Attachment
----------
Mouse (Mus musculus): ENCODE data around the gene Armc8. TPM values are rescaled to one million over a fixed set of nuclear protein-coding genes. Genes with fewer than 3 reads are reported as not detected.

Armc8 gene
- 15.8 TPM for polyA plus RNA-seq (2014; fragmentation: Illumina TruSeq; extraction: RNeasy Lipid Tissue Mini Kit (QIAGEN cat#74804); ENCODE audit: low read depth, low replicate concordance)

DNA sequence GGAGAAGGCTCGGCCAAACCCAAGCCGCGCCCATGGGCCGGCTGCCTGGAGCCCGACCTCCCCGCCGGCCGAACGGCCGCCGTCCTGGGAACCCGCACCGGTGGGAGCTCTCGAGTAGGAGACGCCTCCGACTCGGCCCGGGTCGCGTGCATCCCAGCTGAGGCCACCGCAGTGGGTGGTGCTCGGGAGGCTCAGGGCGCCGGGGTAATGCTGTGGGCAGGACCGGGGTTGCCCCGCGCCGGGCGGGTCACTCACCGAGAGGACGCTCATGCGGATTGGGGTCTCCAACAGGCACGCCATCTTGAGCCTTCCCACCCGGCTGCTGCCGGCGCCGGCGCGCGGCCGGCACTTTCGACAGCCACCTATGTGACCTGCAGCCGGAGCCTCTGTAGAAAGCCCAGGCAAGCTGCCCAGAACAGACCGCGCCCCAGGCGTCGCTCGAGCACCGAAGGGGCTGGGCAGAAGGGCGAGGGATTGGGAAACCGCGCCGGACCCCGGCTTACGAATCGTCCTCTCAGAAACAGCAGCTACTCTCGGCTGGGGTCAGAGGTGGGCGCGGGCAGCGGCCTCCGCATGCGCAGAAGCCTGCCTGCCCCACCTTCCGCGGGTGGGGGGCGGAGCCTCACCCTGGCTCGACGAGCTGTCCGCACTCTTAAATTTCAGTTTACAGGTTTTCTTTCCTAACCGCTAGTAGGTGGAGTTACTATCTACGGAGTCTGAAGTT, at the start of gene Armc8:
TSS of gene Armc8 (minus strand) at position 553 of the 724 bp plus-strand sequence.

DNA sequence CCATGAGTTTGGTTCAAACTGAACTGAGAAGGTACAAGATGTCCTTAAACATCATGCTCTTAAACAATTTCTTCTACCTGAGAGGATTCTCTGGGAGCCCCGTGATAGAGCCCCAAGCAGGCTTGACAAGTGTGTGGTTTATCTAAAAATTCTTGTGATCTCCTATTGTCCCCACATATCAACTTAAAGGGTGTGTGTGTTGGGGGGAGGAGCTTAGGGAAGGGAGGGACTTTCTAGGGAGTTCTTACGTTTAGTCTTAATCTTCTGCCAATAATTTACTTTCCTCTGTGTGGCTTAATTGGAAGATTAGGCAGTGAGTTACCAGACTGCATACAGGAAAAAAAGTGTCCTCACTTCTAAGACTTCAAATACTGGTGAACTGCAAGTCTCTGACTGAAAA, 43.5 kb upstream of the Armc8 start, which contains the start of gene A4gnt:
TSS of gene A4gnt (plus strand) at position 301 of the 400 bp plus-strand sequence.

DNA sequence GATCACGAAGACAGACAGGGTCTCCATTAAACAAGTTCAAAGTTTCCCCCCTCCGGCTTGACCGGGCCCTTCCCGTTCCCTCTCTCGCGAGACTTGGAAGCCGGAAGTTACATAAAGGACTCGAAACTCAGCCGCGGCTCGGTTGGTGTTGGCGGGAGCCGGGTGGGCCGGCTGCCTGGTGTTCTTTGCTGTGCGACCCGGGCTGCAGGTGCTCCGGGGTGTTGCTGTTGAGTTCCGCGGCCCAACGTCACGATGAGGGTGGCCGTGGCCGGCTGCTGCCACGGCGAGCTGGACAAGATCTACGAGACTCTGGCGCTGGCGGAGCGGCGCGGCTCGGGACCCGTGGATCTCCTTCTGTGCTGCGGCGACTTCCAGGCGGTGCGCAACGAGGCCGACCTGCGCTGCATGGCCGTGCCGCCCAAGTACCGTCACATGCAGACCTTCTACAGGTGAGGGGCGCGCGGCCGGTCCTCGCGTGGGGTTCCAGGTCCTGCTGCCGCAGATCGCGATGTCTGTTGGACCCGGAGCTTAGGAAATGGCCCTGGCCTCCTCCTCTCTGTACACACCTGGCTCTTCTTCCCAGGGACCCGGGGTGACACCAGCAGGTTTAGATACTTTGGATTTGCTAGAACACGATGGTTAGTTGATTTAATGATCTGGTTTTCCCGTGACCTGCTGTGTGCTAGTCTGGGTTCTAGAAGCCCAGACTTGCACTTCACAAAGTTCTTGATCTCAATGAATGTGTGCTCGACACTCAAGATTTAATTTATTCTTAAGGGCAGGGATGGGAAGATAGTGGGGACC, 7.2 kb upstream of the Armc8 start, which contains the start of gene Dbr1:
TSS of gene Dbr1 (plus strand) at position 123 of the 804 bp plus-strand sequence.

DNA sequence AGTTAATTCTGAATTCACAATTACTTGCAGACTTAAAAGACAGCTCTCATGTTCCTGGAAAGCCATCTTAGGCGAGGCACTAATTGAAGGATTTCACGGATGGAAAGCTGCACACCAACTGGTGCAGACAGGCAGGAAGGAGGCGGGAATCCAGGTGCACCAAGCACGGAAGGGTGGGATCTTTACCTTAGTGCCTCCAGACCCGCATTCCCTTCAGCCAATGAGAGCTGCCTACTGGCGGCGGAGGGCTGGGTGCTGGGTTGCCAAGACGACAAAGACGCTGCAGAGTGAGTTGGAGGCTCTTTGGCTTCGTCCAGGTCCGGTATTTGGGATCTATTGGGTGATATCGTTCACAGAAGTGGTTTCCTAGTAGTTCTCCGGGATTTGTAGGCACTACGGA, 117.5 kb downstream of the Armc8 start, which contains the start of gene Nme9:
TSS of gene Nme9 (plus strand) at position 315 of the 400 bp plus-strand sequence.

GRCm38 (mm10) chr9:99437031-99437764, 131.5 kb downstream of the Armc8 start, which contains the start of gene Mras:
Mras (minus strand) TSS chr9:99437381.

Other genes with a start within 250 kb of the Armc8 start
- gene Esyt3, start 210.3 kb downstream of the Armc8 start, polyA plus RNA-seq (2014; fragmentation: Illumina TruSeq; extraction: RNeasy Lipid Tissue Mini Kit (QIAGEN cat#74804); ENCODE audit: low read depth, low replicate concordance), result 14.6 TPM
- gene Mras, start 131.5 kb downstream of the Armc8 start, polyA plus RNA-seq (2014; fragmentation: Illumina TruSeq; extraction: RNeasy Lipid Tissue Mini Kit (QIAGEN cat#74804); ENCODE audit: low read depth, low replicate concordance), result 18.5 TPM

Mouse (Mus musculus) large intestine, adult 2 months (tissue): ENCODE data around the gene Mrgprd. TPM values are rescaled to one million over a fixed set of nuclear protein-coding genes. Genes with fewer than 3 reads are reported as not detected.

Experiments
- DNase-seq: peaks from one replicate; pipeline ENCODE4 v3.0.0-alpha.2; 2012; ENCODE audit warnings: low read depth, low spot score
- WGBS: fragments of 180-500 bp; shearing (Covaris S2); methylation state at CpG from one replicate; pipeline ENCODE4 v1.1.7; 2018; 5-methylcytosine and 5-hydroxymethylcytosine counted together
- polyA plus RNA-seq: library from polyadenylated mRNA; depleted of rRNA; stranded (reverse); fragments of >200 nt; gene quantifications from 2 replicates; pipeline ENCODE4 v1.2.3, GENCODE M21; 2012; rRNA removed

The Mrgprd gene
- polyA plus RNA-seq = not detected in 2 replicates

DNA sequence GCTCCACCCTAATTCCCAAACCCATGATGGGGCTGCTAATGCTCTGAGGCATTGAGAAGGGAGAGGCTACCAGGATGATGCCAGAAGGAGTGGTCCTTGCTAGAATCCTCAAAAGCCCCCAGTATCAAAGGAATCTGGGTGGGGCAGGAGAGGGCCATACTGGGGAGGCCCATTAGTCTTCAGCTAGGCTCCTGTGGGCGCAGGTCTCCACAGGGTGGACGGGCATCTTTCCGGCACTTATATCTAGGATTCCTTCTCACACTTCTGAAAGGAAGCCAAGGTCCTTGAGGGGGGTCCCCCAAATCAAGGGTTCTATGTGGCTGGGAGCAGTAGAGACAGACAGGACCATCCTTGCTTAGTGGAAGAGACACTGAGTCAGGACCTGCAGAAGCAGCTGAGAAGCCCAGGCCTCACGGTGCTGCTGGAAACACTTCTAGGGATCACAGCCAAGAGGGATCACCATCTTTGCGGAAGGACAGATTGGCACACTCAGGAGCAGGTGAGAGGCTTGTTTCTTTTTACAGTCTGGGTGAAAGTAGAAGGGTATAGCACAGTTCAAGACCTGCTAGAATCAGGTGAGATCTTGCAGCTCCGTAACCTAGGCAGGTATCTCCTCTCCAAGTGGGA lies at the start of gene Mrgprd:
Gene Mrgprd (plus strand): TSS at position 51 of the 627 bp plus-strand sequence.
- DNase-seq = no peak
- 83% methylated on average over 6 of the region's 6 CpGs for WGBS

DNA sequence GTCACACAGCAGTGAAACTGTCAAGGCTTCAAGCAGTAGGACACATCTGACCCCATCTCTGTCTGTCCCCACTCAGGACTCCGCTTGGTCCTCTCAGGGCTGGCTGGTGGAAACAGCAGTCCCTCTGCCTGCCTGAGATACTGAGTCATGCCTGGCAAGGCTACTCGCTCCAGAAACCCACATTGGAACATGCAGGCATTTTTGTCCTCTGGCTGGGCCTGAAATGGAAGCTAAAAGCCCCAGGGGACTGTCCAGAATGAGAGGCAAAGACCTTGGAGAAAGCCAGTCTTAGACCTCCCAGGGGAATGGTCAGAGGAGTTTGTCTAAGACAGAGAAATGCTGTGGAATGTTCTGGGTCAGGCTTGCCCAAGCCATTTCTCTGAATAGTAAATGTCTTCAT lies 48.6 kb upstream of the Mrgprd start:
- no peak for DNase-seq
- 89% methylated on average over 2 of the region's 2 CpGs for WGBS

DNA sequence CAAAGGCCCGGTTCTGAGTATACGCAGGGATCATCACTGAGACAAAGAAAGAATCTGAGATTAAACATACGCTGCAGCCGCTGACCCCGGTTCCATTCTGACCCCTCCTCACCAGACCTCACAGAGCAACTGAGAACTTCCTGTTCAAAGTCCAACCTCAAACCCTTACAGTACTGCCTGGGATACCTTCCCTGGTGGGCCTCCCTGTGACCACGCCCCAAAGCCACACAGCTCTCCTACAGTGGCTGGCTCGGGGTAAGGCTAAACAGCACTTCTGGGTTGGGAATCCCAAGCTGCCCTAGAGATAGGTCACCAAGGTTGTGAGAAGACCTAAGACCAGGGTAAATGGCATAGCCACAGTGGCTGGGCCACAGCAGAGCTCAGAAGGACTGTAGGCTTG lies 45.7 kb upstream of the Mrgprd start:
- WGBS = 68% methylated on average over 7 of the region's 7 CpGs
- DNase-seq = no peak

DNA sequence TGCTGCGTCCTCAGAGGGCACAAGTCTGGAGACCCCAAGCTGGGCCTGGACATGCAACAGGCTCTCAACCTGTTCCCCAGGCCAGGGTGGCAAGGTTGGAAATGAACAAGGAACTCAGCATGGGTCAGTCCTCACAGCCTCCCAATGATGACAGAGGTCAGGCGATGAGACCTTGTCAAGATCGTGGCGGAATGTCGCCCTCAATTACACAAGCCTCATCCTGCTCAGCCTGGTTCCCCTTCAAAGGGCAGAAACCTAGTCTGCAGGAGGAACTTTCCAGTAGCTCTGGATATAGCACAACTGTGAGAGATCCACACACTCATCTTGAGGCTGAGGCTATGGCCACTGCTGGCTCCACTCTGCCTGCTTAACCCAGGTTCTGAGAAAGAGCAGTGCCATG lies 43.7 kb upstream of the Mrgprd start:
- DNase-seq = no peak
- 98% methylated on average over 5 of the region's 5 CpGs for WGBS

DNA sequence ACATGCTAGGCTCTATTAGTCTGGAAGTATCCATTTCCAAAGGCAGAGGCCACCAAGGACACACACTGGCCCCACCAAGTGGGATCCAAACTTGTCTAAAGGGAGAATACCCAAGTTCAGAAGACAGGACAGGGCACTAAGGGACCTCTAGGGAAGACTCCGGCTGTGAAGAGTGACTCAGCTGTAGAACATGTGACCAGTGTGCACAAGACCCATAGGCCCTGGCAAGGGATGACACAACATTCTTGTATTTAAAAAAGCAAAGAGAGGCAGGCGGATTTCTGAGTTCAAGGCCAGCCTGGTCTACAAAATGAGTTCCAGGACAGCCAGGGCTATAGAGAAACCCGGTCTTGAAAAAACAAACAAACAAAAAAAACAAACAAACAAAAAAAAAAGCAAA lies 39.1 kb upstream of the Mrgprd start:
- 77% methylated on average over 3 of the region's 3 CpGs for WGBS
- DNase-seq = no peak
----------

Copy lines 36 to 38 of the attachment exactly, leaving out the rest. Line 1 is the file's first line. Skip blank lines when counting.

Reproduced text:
- 98% methylated on average over 5 of the region's 5 CpGs for WGBS

DNA sequence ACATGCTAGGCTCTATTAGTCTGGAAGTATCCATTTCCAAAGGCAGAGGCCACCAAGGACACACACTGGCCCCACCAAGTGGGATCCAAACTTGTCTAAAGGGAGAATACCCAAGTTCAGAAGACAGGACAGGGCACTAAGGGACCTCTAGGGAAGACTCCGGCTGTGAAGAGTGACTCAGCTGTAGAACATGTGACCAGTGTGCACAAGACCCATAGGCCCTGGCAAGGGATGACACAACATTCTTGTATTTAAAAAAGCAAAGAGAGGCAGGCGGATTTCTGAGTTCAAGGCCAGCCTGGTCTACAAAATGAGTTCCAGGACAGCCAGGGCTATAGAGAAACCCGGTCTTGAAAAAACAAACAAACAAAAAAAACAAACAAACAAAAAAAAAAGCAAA lies 39.1 kb upstream of the Mrgprd start:
- 77% methylated on average over 3 of the region's 3 CpGs for WGBS